But at the Woods Hole Oceanographic Institute, such a focus is a full-time job, and in pursuit of solutions to the challenges that come up daily in the field of oceanography, researchers and scientists there have, over the years, developed some of the world's most leading edge systems for probing the deep.
That work focuses both on hardware systems--primarily deep-sea vehicles like autonomous underwater vehicles (AUV) or remotely operated vehicles (ROV)--and on software tools to interpret and present the data these vehicles gather.
One of the most cutting-edge tools Woods Hole has in its arsenal is the Nereus, a hybrid remotely operated vehicle that can work either as a traditional tethered ROV or as an AUV. Capable of diving more than seven miles below the surface, Nereus has the potential to change the way underwater science is done, given that it may take autonomy to a new level.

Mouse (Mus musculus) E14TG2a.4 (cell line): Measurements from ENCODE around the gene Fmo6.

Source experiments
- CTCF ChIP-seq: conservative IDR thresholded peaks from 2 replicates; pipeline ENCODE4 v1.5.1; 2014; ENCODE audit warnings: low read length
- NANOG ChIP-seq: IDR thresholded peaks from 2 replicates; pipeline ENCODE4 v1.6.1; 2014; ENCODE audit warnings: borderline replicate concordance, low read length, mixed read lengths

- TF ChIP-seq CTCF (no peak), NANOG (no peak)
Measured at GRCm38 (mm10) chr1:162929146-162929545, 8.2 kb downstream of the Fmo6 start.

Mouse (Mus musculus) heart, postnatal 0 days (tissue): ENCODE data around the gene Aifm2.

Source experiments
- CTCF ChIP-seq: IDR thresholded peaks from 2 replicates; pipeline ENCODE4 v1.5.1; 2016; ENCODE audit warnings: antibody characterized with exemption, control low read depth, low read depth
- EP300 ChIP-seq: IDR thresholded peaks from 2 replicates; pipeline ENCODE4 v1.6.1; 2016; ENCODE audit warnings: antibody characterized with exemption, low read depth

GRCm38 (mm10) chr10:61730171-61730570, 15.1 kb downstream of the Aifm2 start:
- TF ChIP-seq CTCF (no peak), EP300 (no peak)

As part of Road Trip 2010, CNET reporter Daniel Terdiman visited Woods Hole and got a closeup look at Nereus.
Seen here are some of the ceramic flotation devices that dominate the rear of the vehicle.
Click here to read the related story on the research and innovations of the Woods Hole Oceanographic Institution. And click here to check out the entire Road Trip 2010 package.
July 17, 2010 6:00 AM PDT
Photo by: Daniel Terdiman/CNET
| Caption by: Daniel Terdiman
Conversation powered by Livefyre